Brexit one year on: 'Desperate need' to tackle crippling staff shortages in Scotland's food and drink sector

There is a "desperate need" to reform immigration rules to address crippling staff shortages in Scotland's food and drink sector, industry leaders have said.

Seafood Scotland said up to a quarter of jobs in larger factories are unfilled, with fears the situation will get worse in the new year.

James Withers, chief executive of Scotland Food & Drink, said one business recently passed up £15 million worth of contracts because they did not have the staff to fulfil orders.

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Meanwhile, he estimated Scotland's food and drink exports to the EU will have dropped by between £150 and £200m this year.

It follows the first 12 months of the post-Brexit trade deal between the UK and the EU, which came into force in January 2021.

Mr Withers said labour shortages due to Covid and Brexit are a "huge problem" across the food and drink manufacturing sector.

He told The Scotsman: "I think around 1.3 million people from overseas left the UK during the pandemic and went home.

"The problem is we are now stuck with a post-Brexit immigration policy which makes it very difficult for them to come back.

"At best, it's ineffective, and at worst, it's deemed as hostile to the very people we need to bring back."

Mr Withers said about 60,000 people work in Scotland's food manufacturing sector, adding: "Our estimate at the moment is that we are at least 10,000 to 11,000 staff short.

"Part of the challenge is that these aren't in Scotland's major cities.

"They are often in rural locations where food businesses actually employ more people than the population of the town they are in."

Mr Withers said there is a "desperate need to get a UK immigration policy that is effective and recognises what are structural gaps in the supply chain".

Donna Fordyce, chief executive of Seafood Scotland, said the industry is facing a "really challenging" situation as a result of Brexit and the pandemic.

She said labour shortages are now a big issue.

Before Brexit and Covid, she said, about 52 per cent of the workforce in Scotland's seafood industry was Eastern European. In the north east, it was around 70 per cent.

Ms Fordyce said the new immigration policy had "really stopped any new workforce coming in to replenish" those who leave.

Vacancies in some larger factories can be up to 25 per cent.

At one point, she said, a factory of 350 employees had 100 vacancies.

"Lines have been reduced," Ms Fordyce told The Scotsman. "They are not producing the volumes that they need."

She added: "People are turning away new business. It is really, really affecting the industry."

Ms Fordyce said there are concerns that some workers from Eastern Europe may not return to Scotland after travelling home for Christmas and New Year.

She said: "So that's a real fear as well, that actually there's going to be a bigger shortage after Christmas and New Year, because there is that risk."

She wants to see a review of the "shortage occupation list" to give seafood processing staff an easier route into the UK.

This could be on a transitional basis, she said, to allow firms to work towards introducing automation, which will take time and cost money.

Mr Withers said the youth mobility scheme visa could also be extended to EU countries.

Ms Fordyce said Brexit means "continual changes" for the industry, with new import checks set to come into force during January.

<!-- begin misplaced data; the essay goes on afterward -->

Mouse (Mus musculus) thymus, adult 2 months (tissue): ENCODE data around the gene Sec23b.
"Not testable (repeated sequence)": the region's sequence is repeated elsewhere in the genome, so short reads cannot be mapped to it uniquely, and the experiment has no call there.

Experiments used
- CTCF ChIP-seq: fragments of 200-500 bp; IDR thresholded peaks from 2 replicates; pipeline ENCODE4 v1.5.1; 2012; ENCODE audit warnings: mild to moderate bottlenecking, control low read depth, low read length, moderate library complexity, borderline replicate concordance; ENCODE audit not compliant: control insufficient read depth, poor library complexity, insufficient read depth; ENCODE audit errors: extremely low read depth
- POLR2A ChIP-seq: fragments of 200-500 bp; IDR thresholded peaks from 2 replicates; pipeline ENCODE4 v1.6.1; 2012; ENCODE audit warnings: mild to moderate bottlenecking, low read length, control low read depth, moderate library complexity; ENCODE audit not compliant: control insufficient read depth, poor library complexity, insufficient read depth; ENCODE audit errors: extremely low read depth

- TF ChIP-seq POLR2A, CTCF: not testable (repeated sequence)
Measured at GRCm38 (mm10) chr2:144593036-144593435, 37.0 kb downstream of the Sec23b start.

Both she and Mr Withers remember the chaotic scenes at the start of 2021 when the new post-Brexit rules first applied.

Mr Withers described the past 12 months as "torrid", adding: "No-one is going to mourn the passing of 2021.

"I think the challenge is, going into 2022, we are left with the legacy of what was frankly the worst possible Brexit at the worst possible time.

"And we have the spectre of Covid, a hospitality effective shutdown."

While labour shortages are one of the "painful legacies" of Brexit, Mr Withers said, the other is "just the simple fact that the EU is the most important market for Scottish food exports".

He said: "About two-thirds of all food exports that left Scotland going globally went to the European Union.

"And that has now become a much more complex, much more costly, and a much higher risk market to do business with.

"And that's largely because of the level of red tape, complex paperwork and cost that goes along with it."

Mr Withers said bigger businesses, such as large salmon companies and the whisky industry, have largely managed to adapt.

However, smaller businesses have been "really hammered".

UK food and drink exports to the EU for the first three quarters of 2021 were down by £1.3 billion compared to the year before.

Asked about the impact on Scotland, Mr Withers said: "My instinct is, the way things are going, by the time we get to the end of this year and when we look back, that our export sales to the European Union will be down somewhere between £150m and £200m."

A UK Government spokeswoman said: “Our points-based immigration system is delivering on the people’s priorities of getting businesses to invest in the domestic workforce while attracting those with the skills we need.

“There are many roles in food, drink and food processing sectors which are eligible under the points-based system, and we are closely monitoring labour supply and working with sector leaders to understand how we can best ease particular pinch points.

“We remain open to negotiating youth mobility arrangements with other countries within the EU and further afield, but these must be reciprocal.”

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